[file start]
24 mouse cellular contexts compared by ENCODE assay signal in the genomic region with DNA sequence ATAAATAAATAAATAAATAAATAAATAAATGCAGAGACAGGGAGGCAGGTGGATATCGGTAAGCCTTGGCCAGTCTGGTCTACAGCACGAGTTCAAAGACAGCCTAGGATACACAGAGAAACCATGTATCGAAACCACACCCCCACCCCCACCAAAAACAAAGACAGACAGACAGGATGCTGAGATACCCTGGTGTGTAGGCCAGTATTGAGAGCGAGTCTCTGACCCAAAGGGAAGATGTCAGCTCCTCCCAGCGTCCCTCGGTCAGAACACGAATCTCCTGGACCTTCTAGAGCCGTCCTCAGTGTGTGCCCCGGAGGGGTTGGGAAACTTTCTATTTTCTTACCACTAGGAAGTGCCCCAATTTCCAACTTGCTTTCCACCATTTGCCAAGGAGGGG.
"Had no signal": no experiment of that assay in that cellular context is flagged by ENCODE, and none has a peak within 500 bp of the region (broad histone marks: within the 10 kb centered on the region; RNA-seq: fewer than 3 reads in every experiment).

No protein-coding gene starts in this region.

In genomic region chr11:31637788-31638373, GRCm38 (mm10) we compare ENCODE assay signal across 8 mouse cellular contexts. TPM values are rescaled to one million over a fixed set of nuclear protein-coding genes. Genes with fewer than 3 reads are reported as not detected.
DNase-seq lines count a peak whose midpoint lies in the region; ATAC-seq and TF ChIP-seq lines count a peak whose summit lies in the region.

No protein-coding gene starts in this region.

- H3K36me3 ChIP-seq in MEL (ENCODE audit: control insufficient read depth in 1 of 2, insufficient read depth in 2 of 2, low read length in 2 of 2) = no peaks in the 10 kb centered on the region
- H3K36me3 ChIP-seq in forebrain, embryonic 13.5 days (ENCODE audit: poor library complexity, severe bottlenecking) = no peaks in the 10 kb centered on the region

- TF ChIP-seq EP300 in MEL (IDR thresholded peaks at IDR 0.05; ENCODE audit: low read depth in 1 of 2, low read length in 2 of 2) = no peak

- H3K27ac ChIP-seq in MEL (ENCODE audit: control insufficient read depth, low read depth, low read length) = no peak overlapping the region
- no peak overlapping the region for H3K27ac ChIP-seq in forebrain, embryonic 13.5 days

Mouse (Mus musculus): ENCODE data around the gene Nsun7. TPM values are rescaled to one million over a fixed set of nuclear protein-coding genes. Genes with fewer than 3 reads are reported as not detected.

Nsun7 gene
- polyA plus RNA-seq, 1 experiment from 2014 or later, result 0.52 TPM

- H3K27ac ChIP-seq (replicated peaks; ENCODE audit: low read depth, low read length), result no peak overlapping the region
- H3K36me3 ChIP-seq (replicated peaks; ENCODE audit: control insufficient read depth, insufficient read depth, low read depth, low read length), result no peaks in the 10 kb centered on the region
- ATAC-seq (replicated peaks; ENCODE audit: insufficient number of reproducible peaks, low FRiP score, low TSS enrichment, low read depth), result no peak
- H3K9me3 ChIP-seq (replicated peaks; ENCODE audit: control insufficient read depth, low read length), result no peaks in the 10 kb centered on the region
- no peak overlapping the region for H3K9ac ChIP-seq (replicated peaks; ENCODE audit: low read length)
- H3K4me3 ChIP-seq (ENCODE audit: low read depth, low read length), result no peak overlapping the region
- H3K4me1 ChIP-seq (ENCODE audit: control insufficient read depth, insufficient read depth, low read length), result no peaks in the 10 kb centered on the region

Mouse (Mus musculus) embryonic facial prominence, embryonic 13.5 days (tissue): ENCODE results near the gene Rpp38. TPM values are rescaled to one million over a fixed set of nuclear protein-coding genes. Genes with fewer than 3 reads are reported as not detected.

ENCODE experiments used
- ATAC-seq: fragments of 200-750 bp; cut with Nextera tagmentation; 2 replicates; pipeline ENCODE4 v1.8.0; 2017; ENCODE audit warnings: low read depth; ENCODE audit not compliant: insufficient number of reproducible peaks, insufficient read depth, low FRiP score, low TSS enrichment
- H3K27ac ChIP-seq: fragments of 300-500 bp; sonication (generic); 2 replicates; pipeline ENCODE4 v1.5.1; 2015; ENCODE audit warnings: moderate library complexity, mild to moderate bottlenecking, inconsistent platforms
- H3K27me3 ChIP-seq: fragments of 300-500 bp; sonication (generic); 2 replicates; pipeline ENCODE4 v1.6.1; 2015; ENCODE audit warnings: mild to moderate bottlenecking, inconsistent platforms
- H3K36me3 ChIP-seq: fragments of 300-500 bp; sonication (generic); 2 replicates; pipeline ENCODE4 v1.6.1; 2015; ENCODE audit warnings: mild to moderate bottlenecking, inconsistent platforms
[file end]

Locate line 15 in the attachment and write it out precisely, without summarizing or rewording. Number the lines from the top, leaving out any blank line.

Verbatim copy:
- H3K27ac ChIP-seq (replicated peaks; ENCODE audit: low read depth, low read length), result no peak overlapping the region